Can I use all thread rod for tie rod assemblies?

Yes and No. Traditionally, tie rod assemblies are used with thread each end rods and two clevises. They are designed to have a left-hand threaded end within the assembly in order to draw it tight. All thread rod possesses continuous right-hand thread from one end of the rod to the other. Here are the ways that all thread could and couldn’t be used:

No: The traditional clevises rod clevis setup does not allow for all thread. Like we mentioned above, one clevis is tapped left-hand while the other is tapped right-hand. Since the fully threaded rod will have right-hand threads on each end, this would not allow you to tighten the assembly since the rod does not possess a left-hand threaded end. However, we have sold all thread rod with two right-hand clevises when the tie rod assembly is strictly ornamental, provides no structural support, and does not need to be drawn tight.

Yes: You could use all thread if the assembly has a turnbuckle. The configuration for a tie rod assembly with a turnbuckle is clevis, rod, turnbuckle, rod, clevis. The turnbuckle has a left-hand thread on one end and a right-hand thread on the other. The clevises are both tapped right hand. That means that half of the rods in the assembly are right hand for the clevis and right hand for the turnbuckle, while the other half of the rods will be right hand thread on one end and left hand thread on the other end. You could technically use all thread in this case for half of the rods requiring right hand thread on each end. However, typically this is not cost-effective and is not ideal if aesthetics are important.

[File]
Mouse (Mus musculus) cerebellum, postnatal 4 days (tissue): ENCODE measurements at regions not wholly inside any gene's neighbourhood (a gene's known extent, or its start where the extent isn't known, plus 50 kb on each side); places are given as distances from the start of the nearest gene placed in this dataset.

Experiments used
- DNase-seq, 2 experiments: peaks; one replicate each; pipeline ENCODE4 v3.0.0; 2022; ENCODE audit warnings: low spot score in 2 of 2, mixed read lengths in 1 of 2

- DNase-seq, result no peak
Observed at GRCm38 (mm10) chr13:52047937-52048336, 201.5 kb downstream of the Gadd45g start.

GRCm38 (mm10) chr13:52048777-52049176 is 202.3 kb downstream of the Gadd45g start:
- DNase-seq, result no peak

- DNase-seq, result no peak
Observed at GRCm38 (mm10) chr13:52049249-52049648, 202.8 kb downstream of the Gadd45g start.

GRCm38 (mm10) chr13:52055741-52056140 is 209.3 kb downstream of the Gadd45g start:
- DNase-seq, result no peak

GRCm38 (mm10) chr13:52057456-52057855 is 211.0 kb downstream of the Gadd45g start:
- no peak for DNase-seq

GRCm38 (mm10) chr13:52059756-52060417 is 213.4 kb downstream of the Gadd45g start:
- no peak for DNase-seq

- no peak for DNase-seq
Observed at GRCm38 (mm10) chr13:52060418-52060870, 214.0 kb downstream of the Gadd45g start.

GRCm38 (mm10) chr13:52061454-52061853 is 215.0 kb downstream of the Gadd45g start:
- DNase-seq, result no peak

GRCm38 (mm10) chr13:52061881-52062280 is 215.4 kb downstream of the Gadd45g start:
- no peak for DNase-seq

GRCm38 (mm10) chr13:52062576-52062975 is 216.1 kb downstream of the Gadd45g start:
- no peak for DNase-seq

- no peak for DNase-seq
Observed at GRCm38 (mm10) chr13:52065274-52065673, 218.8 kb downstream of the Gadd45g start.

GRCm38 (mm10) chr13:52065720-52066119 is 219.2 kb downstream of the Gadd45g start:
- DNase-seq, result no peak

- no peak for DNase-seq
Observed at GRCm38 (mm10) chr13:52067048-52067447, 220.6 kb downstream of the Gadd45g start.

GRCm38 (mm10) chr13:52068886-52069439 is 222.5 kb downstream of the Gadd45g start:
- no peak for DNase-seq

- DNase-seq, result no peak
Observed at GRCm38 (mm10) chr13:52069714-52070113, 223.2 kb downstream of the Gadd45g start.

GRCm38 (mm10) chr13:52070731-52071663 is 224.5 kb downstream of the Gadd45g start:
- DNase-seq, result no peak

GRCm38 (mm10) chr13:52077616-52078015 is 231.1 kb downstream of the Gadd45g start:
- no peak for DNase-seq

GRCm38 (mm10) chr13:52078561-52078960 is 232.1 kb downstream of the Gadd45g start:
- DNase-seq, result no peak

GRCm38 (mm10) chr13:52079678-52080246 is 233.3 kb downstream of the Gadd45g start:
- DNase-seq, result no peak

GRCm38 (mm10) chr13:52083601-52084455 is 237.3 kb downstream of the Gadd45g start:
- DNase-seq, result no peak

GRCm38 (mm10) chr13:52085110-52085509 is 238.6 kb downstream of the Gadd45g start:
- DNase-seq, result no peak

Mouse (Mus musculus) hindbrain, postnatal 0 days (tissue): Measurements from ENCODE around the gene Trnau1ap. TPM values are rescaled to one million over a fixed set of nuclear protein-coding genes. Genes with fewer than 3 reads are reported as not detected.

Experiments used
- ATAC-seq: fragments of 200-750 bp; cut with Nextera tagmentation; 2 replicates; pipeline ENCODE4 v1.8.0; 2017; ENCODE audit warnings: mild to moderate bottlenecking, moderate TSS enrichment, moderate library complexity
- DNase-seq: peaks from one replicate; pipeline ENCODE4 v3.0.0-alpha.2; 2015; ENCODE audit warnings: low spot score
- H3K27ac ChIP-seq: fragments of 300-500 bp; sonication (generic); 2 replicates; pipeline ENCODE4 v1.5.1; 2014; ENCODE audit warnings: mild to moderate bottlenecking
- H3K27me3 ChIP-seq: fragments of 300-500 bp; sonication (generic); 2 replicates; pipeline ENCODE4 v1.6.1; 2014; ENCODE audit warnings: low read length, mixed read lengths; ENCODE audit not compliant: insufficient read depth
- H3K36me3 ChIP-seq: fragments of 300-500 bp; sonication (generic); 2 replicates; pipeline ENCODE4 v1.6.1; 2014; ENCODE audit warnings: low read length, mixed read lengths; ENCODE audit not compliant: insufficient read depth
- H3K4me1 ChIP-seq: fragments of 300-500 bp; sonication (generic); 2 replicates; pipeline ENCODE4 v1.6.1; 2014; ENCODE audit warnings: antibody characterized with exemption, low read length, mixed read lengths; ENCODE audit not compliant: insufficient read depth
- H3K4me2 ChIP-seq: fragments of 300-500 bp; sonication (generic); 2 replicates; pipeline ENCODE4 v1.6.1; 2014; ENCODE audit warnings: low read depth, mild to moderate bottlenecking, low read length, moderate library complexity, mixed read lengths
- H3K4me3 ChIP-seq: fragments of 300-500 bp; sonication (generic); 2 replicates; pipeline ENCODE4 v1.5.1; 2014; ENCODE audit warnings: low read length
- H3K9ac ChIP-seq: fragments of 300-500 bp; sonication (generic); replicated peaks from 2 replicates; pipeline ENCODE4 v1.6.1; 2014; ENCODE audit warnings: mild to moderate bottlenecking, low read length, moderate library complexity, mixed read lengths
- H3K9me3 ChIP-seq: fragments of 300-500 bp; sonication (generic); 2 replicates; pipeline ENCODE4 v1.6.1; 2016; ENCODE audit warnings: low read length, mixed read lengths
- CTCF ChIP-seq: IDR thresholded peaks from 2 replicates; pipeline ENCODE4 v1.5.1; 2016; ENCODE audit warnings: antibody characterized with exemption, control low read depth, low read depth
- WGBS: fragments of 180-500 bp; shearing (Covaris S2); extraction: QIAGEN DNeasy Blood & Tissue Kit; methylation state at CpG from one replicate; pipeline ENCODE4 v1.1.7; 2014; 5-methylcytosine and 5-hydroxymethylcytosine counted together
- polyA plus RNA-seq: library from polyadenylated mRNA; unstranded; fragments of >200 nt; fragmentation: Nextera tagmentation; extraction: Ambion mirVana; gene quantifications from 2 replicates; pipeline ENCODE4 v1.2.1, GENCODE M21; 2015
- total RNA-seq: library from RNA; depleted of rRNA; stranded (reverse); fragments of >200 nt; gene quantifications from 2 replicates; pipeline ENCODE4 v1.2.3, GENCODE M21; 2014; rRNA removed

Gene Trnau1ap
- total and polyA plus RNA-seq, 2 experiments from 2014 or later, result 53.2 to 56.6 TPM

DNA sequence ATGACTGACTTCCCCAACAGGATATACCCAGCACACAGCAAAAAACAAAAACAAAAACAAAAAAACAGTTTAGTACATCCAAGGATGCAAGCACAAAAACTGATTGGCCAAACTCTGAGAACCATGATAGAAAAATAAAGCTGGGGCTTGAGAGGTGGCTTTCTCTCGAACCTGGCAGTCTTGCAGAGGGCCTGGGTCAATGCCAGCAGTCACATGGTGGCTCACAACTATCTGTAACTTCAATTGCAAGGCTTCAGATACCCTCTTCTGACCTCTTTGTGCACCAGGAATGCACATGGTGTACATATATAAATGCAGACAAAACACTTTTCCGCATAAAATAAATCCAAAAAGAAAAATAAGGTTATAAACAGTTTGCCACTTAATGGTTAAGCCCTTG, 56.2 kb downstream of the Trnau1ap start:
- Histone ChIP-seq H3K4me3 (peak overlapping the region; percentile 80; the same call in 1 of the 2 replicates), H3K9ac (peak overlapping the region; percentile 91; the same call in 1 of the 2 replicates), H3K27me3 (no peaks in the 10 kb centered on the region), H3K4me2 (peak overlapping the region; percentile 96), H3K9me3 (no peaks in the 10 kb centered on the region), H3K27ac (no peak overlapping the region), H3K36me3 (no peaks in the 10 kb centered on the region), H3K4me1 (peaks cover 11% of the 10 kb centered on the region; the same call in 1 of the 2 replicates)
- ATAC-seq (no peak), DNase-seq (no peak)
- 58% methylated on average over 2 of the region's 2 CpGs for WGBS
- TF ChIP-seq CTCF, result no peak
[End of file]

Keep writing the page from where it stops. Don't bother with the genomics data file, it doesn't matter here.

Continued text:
Yes: If you were to use the tie rod assemblies with a clevis on one end and nuts on the other end. If that is the case you could use all thread because the nut is tightening the assembly. The problem with all thread rod is that commercially available lengths do not exceed 12 feet and often the span is longer than that. The design issue can also play a role in this case.

If you are concerned about rod lengths and adjustability, Portland Bolt has a tie rod assembly calculator to determine the required rod lengths as long as you know the pin to pin dimension.

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